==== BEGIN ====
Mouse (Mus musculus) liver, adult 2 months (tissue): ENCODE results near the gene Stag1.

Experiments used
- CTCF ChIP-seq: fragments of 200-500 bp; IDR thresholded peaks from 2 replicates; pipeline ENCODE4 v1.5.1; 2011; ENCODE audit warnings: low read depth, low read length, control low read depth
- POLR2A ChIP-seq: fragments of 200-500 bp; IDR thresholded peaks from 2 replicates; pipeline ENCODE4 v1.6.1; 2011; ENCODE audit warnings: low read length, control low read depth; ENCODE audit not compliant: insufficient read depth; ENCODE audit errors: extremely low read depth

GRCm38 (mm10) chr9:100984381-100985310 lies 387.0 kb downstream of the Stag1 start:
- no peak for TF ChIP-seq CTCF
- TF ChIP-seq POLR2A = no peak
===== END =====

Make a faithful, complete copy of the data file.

Mouse (Mus musculus) liver, adult 2 months (tissue): ENCODE results near the gene Stag1.

Experiments used
- CTCF ChIP-seq: fragments of 200-500 bp; IDR thresholded peaks from 2 replicates; pipeline ENCODE4 v1.5.1; 2011; ENCODE audit warnings: low read depth, low read length, control low read depth
- POLR2A ChIP-seq: fragments of 200-500 bp; IDR thresholded peaks from 2 replicates; pipeline ENCODE4 v1.6.1; 2011; ENCODE audit warnings: low read length, control low read depth; ENCODE audit not compliant: insufficient read depth; ENCODE audit errors: extremely low read depth

GRCm38 (mm10) chr9:100984381-100985310 lies 387.0 kb downstream of the Stag1 start:
- no peak for TF ChIP-seq CTCF
- TF ChIP-seq POLR2A = no peak